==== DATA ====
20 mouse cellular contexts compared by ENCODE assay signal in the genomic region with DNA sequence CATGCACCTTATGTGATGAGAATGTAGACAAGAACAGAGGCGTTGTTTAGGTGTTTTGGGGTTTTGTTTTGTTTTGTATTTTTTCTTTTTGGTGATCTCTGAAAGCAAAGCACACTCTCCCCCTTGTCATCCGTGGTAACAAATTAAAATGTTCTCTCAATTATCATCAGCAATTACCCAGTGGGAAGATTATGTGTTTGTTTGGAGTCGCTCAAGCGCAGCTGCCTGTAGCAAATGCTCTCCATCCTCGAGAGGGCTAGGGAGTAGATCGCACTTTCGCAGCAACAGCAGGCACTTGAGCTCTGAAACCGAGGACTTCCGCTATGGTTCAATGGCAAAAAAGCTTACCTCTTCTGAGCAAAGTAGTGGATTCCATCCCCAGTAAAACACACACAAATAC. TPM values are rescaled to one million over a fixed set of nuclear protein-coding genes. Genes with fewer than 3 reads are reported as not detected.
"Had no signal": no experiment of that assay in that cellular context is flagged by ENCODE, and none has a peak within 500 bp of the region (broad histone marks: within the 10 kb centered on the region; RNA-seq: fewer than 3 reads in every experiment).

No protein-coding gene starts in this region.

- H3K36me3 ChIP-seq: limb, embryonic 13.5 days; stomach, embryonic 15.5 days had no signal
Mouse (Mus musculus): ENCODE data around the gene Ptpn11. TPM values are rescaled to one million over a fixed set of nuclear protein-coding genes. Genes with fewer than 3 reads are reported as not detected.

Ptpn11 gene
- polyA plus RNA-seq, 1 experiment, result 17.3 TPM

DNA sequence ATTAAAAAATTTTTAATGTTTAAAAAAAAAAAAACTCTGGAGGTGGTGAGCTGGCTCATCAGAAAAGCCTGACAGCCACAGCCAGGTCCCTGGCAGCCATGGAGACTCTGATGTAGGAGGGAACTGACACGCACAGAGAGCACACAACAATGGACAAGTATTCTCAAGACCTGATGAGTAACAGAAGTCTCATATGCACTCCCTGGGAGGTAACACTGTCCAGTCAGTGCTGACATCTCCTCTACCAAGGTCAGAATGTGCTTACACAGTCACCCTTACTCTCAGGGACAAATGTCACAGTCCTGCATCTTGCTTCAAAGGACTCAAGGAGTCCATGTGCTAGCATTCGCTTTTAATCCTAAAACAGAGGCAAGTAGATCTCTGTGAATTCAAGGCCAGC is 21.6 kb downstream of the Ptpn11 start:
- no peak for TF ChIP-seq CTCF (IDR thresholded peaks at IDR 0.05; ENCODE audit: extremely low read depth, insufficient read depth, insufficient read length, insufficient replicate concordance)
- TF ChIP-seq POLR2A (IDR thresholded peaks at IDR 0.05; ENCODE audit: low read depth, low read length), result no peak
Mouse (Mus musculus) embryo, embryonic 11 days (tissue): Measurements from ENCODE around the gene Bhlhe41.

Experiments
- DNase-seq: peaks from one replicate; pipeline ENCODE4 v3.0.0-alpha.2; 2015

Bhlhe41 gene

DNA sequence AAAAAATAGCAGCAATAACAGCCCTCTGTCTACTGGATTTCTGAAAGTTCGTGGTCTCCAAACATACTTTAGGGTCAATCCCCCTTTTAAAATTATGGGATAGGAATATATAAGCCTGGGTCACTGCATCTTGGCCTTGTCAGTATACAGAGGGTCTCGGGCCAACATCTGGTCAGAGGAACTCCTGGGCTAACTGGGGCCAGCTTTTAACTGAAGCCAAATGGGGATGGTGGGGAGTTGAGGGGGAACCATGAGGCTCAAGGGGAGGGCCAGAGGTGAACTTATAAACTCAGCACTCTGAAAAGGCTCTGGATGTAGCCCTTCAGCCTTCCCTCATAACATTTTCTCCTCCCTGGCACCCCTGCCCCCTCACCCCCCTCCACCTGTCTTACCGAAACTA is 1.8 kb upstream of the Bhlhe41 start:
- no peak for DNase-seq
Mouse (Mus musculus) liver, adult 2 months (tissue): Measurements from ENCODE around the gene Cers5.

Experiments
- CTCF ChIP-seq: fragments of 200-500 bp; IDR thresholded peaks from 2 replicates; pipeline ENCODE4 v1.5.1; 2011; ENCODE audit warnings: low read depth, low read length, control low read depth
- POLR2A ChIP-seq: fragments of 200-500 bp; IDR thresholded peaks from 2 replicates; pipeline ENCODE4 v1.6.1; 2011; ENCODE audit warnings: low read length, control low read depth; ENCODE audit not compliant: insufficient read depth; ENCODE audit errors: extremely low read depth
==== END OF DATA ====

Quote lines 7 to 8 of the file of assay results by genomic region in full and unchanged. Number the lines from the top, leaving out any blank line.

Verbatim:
- polyA plus RNA-seq, 1 experiment, result 17.3 TPM

DNA sequence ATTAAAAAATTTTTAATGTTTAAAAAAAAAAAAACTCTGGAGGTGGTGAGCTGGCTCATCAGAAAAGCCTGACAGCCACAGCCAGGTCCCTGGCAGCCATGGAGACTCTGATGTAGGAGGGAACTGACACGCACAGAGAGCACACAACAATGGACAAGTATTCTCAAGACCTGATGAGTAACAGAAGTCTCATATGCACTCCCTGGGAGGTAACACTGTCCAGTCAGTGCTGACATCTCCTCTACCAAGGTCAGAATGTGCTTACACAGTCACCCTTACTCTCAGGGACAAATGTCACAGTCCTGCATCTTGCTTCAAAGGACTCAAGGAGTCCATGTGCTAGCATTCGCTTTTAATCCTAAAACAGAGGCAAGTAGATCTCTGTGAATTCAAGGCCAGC is 21.6 kb downstream of the Ptpn11 start: